• An employee who attests to their vaccination status, to the best of their recollection, should include the following information in their attestation: the type of vaccine administered; date(s) of administration; and the name of the health care professional(s) or clinic site(s) administering the vaccine(s).

Any employee who does not provide one of the acceptable forms of proof of vaccination status outlined in the ETS should be treated as not fully vaccinated.

Recordkeeping Requirements. It is the employer's responsibility to maintain a record of each employee's vaccination status and to preserve acceptable proof of vaccination status. Covered employers must also maintain a roster of each employee's vaccination status. All employees, regardless of vaccination status, should be included on the roster. These records and roster are considered medical records and should be maintained accordingly. Any employer who ascertained employee vaccination status prior to November 5 through another form of attestation or proof and retained records of that may be exempt from duplicative efforts.

Paid Time Off for Vaccination and Recovery. Covered employers are required to support COVID-19 vaccination by providing reasonable paid time off for each employee to obtain their vaccination dose(s). Actual working time spent obtaining the vaccination up to four hours, including travel time, must be paid by the employer for each dose of the vaccine. The four hours of paid working time that employers must provide for the administration of each primary vaccination dose cannot be offset by any other leave that the employee has accrued, such as sick leave or vacation leave. Employers are not required to pay employees who obtain their vaccination doses outside of working hours.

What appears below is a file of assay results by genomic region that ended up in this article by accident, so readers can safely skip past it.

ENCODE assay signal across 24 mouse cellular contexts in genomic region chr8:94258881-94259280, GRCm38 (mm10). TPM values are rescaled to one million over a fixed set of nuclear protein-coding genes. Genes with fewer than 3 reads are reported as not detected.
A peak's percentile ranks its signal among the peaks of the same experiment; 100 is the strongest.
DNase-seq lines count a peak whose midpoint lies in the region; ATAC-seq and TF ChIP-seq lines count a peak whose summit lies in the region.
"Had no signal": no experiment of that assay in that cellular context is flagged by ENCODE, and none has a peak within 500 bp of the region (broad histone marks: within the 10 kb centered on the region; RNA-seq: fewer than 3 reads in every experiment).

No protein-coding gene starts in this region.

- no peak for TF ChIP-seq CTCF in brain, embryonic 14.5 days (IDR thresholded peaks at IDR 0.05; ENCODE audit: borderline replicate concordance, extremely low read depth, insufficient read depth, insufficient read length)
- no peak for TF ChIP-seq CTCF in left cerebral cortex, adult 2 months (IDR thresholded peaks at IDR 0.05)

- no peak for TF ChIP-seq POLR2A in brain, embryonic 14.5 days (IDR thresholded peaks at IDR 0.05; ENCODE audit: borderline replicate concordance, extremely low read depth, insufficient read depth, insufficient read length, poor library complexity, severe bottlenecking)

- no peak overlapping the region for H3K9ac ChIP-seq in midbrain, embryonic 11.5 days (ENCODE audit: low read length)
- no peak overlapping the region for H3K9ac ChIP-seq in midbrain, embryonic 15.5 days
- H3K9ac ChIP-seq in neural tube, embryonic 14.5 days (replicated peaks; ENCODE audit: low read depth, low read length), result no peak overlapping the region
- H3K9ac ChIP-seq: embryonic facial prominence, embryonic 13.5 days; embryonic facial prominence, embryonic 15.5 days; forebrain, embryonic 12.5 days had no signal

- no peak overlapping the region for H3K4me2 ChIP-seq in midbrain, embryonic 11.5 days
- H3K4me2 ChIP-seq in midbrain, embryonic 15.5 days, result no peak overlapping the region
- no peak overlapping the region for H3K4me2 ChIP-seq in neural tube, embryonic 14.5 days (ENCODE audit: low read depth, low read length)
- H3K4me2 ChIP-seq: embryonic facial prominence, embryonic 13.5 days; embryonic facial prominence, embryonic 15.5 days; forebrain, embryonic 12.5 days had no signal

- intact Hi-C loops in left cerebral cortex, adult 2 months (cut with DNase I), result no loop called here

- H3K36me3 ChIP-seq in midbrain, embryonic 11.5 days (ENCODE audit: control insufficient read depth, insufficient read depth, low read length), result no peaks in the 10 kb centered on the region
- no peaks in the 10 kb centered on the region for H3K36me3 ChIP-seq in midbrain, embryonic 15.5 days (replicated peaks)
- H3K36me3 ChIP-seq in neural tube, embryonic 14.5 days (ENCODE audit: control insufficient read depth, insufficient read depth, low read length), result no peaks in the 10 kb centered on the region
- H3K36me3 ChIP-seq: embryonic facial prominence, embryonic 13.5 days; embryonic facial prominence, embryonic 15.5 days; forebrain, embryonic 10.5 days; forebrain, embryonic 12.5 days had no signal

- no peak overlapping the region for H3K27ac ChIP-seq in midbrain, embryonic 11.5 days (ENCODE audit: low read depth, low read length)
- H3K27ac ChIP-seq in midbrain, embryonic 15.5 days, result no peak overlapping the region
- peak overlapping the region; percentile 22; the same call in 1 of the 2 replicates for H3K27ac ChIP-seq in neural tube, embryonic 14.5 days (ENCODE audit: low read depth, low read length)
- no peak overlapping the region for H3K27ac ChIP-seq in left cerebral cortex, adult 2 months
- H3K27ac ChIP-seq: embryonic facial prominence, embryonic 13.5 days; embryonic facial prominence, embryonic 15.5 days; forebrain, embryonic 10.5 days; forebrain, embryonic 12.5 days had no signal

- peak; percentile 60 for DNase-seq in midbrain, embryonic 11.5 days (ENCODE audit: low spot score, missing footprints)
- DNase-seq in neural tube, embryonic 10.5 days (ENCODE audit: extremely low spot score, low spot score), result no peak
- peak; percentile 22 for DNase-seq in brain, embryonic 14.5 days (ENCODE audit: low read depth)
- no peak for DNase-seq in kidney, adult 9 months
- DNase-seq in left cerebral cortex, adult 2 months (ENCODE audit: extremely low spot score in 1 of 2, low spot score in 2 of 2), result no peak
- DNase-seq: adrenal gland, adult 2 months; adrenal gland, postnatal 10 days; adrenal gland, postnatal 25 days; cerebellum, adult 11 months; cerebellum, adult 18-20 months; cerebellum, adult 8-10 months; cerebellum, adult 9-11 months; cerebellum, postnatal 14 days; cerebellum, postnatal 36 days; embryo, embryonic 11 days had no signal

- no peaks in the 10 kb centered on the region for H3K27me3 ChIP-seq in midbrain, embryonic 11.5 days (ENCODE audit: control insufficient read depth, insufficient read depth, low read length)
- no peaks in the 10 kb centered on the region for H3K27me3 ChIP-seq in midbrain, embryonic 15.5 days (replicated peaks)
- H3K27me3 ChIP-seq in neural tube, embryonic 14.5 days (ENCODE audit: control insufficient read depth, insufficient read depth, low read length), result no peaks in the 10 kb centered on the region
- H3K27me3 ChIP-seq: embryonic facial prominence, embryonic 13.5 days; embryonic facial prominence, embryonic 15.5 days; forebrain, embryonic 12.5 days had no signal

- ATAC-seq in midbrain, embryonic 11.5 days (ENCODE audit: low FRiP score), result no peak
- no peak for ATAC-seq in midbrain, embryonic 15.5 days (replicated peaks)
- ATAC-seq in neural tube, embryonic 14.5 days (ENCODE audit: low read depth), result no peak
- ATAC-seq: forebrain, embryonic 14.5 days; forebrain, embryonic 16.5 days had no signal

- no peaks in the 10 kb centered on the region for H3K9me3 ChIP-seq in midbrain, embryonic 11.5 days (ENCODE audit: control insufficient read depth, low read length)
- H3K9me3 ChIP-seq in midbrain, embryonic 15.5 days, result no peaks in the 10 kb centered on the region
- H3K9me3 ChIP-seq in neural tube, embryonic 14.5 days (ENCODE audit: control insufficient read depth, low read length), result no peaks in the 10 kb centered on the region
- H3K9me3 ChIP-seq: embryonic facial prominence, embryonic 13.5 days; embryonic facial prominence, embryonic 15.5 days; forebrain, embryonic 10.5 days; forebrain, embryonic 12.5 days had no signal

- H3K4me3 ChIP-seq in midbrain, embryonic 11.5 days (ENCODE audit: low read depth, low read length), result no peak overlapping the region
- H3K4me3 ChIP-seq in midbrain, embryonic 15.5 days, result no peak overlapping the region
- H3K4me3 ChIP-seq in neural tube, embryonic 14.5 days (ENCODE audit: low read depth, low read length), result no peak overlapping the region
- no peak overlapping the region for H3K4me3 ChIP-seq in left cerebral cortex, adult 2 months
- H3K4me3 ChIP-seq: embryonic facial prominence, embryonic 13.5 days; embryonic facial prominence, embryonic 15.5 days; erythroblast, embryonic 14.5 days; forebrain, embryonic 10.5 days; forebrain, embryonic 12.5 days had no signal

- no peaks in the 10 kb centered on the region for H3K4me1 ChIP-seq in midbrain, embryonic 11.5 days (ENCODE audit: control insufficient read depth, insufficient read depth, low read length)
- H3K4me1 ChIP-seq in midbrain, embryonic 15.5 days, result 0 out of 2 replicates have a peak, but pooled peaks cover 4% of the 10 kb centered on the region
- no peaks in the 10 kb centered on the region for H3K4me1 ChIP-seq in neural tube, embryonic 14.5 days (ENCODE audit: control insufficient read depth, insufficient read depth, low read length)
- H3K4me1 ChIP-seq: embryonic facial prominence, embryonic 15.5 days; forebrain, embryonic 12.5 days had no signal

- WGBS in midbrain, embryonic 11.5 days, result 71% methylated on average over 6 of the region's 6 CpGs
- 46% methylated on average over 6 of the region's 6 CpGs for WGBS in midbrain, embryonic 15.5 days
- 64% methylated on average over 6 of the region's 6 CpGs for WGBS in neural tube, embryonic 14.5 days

Employers may require employees to use paid sick time or other forms of paid leave for reasonable time to recover from side effects experienced in connection with each vaccination dose, however, employers cannot require employees "to go into the negative" if the employee does not have paid time off available.

COVID-19 Testing Requirements. Employees who are not fully vaccinated must be tested for COVID-19 at least once every seven days if they report at least once every seven days to a workplace where other individuals are present. Employees who telework or do not regularly report to a workplace at least every seven days must be tested within seven days prior to returning to the workplace.

Although the ETS does not require employers to pay for any costs associated with testing, employers may be required to pay for it under other federal, state, or local laws, regulations, or collective bargaining agreements.